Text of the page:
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[casi-analysis] casi-news digest, Vol 1 #145 - 1 msg

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Today's Topics:

   1. BBC: how bad can things get (Daniel O'Huiginn)


Message: 1
Date: Wed, 22 Sep 2004 13:04:29 +0100 (BST)
From: Daniel O'Huiginn <>
Subject: BBC: how bad can things get

Nice summary of the situation in Basra, plus the fascinating statistic
that "in local elections in the British sector this week, turnout was just
15%." Why, I wonder: security problems, boycotts, perception that
politicians have no real power?

Iraq: How bad can things get?
By Paul Wood
BBC Middle East correspondent, Basra

Just how bad are things in Iraq? Since just last week it has seen hundreds
of deaths, suicide bombings, beheadings, yet more people kidnapped.

When I visited Basra exactly one year ago it was safe enough to stay in
town on our own.

This time, we wouldn't dream of doing that. The chances of being kidnapped
are too great.

It's true there have been some real, solid achievements over the past

There aren't petrol queues, or petrol riots, in Basra any more.

The electricity is on for longer. And oil exports from the south are up to
2.9 million barrels a day.

But here are some other statistics. Last month, the British Army fired
100,000 rounds of ammunition in southern Iraq.

The base in al-Ammara sustained more than 400 direct mortar hits.

The British battalion there counted some 853 separate attacks of different
kinds: mortars, roadside bombs, rockets and machine-gun fire.

No British regiment has had such intense "contact", as they call it, since

Fury over Najaf

A year ago, the British Army was still congratulating itself on running
one of the more peaceful parts of Iraq.

        It seems sometimes UK troops are gingerly walking on the thin
crust of a volcano, wondering how much pressure is building below
If you'd predicted all this, it would have been dismissed as

British officers characterise the fighting in August as merely a spike in
the violence.

They say quite rightly that the trouble had a particular cause.

The Americans were battling Shia gunmen loyal to the radical cleric
Moqtada Sadr in Najaf.

The fury spilled over into Basra and al-Ammara.

The anger was fuelled by the widespread belief that US-led forces were
attacking the two holy shrines in Najaf.

At the height of the crisis, a leading Shia figure in Basra told a British
Brigadier: "There are lots of moderates here who support you. But if the
shrines are touched, I'll kill you myself."

Uprising fears

Eventually a peace deal in Najaf brought peace to the rest of the south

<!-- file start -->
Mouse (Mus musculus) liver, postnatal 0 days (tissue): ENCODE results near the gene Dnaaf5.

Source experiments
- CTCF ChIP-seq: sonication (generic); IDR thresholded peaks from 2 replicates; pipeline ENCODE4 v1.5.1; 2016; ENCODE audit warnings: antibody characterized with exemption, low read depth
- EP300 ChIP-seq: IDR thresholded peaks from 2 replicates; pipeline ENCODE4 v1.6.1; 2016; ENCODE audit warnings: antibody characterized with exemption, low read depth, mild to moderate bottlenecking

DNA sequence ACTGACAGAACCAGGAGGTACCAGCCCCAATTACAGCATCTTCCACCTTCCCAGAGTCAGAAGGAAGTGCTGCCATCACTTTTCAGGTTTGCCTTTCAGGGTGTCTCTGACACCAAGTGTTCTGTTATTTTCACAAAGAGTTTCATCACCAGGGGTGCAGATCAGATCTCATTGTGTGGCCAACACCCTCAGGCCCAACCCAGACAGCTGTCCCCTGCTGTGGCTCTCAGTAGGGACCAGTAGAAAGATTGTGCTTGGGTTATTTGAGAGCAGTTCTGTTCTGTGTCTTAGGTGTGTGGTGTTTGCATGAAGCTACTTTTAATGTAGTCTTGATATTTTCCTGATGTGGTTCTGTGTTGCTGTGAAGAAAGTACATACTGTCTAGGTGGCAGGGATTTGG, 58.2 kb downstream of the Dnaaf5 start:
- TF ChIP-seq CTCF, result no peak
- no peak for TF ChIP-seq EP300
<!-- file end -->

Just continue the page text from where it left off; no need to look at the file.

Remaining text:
Since the shrines were not touched, only about 400 hard-core gunmen joined
the fight against the multi-national forces in Basra.

Still, in an area which is 99% Shia, the great danger for the British is
of a general uprising.

It sometimes seems as if the troops are gingerly walking on the thin crust
of a volcano, wondering how much pressure is building below.

The British - with tanks, air support and thousands of soldiers - say they
could have destroyed the small militia force attacking them.

But they were asked by local people not to turn Basra into a war zone.

And because they didn't, the majority still welcomes them here.

Grateful for security

We went on a British patrol in the dead of night to stop and search
vehicles on the road from al-Ammara to Basra.

        None of Basra's 25,000 police officers came to the aid of the
British soldiers in the August fighting. Some even helped the gunmen
At our checkpoint, drivers were made to get out and show their ID cards
while soldiers looked under the seats and in the boot for illegal weapons.

Not one of the drivers or passengers expressed any resentment at this.

One explained that hostage-taking was especially bad on that stretch of

The gangs usually kidnap a driver, his lorry and its cargo, he said, and
ransom the whole lot back to the company concerned.

Many drivers are killed. It's no surprise then that people are glad of the
British presence.

Vicious intimidation

The problem is that very few people are actively supporting the fight
against the militants.

A vicious campaign of intimidation doesn't help matters.

Last month, five cleaning ladies at a British base were murdered on their
way to work.

Two local translators disappeared. Their severed heads were found outside
the front gate.

But perhaps the most worrying development of the August fighting was that
none of Basra's 25,000 police officers came to the aid of the British
soldiers. Some even helped the gunmen.

I met one of the senior civilian political advisors to the military

Every time he came to Basra things seemed a "step change worse", he said.

The best thing to happen, he went on, would be for a new Islamic
government to be elected in January which would ask multi-national forces
to leave.

I don't think he was being facetious.

Exit strategy

Elections do form part of the exit strategy, but not in this way.

The hope is that national elections in January will produce a government
with the authority and the legitimacy to face down the gunmen on its own.

But in local elections in the British sector this week, turnout was just

A government election with that much backing would be just one faction in
the civil war which some American intelligence officials believe is

That is very much the worst case. But whatever happens, British officers
no longer have any illusions that the southern corner of Iraq they run
will be immune from the violence.

Story from BBC NEWS:

Published: 2004/09/21 09:08:39 GMT

Daniel O'Huiginn
07745 192426
24, Priory Road, Cambridge

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